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Sunday, May 23, 2010

Bram Tchaikovsky - Funland

All this bullshit about the Tea Party is making me thirsty. I guess it's T Time.

Bram Tchaikovsky is the stage name of one Peter Bramall from Lincolnshire, England as well as the name of the group he fronted in the late 70s & early 80s. Peter had joined the Motors in 1977, a group headed up by songwriters Andy McMaster & Nick Garvey. Bram wanted a larger role in the overall musickal creation, so while waiting on pre-production work for the second Motors album, Tchaikovsky took the opportunity to do some recording of his own. The resulting single, "Sarah Smiles" gave him the confidence to leave the Motors & form his own band.

Bram Tchaikovsky, the band, consisted of: Bram, the man, on guitar & vocals; along with Mike Broadbent on bass & keyboards; & Keith Boyce on drums. They signed to the new Radar label in 1978 along with Stiff expatriates Nick Lowe & Elvis Costello. The band showed a great deal of promise with their first album, Strange Man Changed Man, fitting in nicely with the growing power pop movement. The unforgettable "Girl of My Dreams," a true high point of the time, became a minor hit on both sides of the Atlantic. Tchaikovsky continued on through rapid personnel changes for two more albums. Following the release of The Russians Are Coming (released in the U.S. as Pressure) in 1980, Broadbent left the band due to personal conflict with Bram. The band moved from Radar to sign with Arista. They recorded Funland in 1981.

Funland was produced by Nick Garvey & recorded at Rockfield studios in 1981 with a brand new line-up: Tchaikovsky; Denis Forbes; Lord Richard Itchingham; & Derek Ballard. These personnel changes had left the band without a suitable writing partner for Bramall or the vocal harmony that he desired. Although Funland may not be considered the bands best album, it is a very important piece in the journey of Bram Tchaikovsky. If you don't dig the vocals & guitar work on a song like "Egyptian Mummies", then you're deader than one. After Funland, the thrill was gone, & Tchaikovsky decided to dissolve the band & retire from the music business.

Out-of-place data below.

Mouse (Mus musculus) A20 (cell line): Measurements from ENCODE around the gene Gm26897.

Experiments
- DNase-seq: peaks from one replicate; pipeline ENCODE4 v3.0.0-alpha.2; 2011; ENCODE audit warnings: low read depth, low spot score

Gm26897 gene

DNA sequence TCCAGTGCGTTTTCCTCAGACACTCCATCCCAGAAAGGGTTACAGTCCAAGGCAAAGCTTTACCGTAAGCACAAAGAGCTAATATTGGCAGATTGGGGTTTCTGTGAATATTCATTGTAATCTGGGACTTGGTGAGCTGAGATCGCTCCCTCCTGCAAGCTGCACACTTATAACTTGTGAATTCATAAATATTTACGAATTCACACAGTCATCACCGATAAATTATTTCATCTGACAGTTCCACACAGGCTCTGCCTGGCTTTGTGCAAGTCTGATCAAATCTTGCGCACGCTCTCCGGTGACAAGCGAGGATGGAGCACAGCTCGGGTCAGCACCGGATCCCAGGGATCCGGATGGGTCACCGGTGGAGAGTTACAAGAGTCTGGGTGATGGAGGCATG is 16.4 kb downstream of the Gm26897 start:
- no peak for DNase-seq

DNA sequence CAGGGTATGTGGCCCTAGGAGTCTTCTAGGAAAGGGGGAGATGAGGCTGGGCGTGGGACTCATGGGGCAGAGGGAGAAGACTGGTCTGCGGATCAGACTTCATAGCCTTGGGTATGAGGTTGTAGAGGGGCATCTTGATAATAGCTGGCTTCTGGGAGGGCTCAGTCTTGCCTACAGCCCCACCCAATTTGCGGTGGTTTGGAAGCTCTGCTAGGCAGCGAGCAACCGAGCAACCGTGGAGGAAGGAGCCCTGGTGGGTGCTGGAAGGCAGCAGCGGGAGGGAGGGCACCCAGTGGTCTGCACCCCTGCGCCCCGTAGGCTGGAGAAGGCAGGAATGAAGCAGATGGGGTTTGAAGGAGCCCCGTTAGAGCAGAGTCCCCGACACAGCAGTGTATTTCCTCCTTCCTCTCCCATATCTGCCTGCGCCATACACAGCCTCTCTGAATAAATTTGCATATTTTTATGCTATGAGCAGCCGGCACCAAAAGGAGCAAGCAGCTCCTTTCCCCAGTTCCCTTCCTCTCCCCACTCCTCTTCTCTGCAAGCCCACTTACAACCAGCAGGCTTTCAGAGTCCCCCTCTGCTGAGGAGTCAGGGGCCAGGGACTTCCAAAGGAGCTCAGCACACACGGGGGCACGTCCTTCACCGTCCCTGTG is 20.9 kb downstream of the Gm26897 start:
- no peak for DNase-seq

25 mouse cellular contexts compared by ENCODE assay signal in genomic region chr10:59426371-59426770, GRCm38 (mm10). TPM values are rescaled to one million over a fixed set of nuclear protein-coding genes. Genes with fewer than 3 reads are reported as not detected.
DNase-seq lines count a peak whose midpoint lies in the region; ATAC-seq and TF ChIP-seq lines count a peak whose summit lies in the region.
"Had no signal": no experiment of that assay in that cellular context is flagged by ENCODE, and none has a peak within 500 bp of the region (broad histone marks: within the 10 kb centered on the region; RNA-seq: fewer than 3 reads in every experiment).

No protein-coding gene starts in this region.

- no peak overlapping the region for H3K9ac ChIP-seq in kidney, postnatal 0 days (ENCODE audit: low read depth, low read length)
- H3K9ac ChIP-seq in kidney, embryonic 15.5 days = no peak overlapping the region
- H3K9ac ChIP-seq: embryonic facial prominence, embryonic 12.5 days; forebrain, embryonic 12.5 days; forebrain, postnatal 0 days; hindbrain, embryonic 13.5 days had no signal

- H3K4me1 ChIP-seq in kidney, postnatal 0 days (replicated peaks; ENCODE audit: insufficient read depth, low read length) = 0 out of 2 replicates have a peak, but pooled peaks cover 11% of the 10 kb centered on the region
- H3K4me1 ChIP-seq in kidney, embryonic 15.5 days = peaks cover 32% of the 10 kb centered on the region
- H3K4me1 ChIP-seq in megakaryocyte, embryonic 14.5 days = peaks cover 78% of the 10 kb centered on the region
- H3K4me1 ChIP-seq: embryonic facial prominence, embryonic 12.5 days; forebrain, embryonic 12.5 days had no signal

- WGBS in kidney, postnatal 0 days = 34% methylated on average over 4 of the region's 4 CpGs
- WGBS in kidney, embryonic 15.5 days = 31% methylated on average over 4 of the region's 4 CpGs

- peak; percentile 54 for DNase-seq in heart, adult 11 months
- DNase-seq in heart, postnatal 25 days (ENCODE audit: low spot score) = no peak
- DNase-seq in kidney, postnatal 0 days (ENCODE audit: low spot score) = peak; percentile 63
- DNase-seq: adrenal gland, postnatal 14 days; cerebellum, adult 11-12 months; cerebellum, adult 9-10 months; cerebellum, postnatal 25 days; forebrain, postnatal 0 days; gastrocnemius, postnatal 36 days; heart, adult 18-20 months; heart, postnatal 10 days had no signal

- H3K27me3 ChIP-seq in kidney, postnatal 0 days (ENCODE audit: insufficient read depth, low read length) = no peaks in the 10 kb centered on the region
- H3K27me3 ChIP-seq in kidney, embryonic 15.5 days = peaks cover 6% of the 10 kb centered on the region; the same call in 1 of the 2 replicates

Bram Tchaikovsky sings lead vocals, plays lead guitar on tracks 6 & 7; all guitars on tracks 3 & 8; bass & rhythm guitar on track 2, 6, & 8; & sings backing vocals on all tracks but track 5;
Denis Forbes plays lead guitar on tracks 1, 2, 4, 5, 11 & 12; acoustic guitar on tracks 7 & 9; & slide guitar on track 9; & sings backing vocals on tracks 4 & 5;
Lord Richard Itchington plays bass on all but tracks 2, 6, & 8;
Derek Ballard plays drums on all tracks;
Bernie Clarke plays keyboard on tracks 1, 2, 7, 9, & 12;
Lew Soloff plays trumpet solo on track 6;
Nick Garvey plays piano & acoustic guitar on track 8 & adds additional backing vocals on tracks 4, 5, & 8;
additional backing vocals by Andy McMaster on track 4:
& additional percussion by Jimmy Maelen

Year of Release: 1981
Label: Arista Records AB 4292
Genre: Power pop

Side One -
Stand & Deliver
Shall We Dance
Heart of Stone
Breaking Down the Walls of Heartache
Model Girl
Side Two -
Why Does My Mother ‘phone Me
Used to Be My Used to Be
Soul Surrender
Together My Love
Miracle Cure
Egyptian Mummies

Download: Bram Tchaikovsky - Funland
Download Size: 84.6MB (ripped from vinyl at 320Kbps)


Jim T. said...

Definitely loved the lush pop of BT when Strange Man, Changed Man came out, glad you revived this here.

display said...

Thanks NØ.

Emir from Newcastle, Australia said...

I think this is a great album and more or less seems to follow the natural progression for his style.

One thing I have noticed reading reviews internet-wide from various sources is the common, but kinda of lame, common trait of most "fans" only liking the first album "Stange man, Changed Man", usually citing the other albums as "Crap"

Anyway, all this reveals the reviewers overly simplistic analytical skills that are rather superficial - basically the attitude of people who listen to music but can't play it (i.e. non-musicians)

This musician begs to differ regarding the second and third albums and to be honest, I think his best work is on the second album, with really evolutionary improvements in production, songwriting and lyrical content (take "Mister President" for instance, a song about a cocaine abusing president that all these years later still evokes images of that guy who got a blowjob from Monica and although he never abused cocaine or inhaled, his brother did!, or the mention of "Uncle Jimmy" - a direct reference to the President of the USA at the time, Jimmy Carter in "The Russian are Coming".)

It's a shame that Bram retired and faded away. I will always have a special place for this guy as when I fist picked up a guitar over 2 decades ago before I was in high school, I cut my teeth, metaphotically speaking, learning songs from all his 3 albums. I loved his riffs almost as much as I did the riffs I was copying from my Black Sabbath collection at the time. His riffy style, actually is very reminiscent of Tony Iommi of Black Sabbath, the ultimate riff master and voted Heavy Metal guitarist of the century by Guitar World magazine back in 03 or 04 and unlike most regualr pop songwriters who use the same riff with a chorus for their top40 crap, Bram, like Iommi wrote more complex songs using multiple riffs. I really have 2 guitar heros etched into my heart and soul...Iomii and Tchaikovsky (Brammall)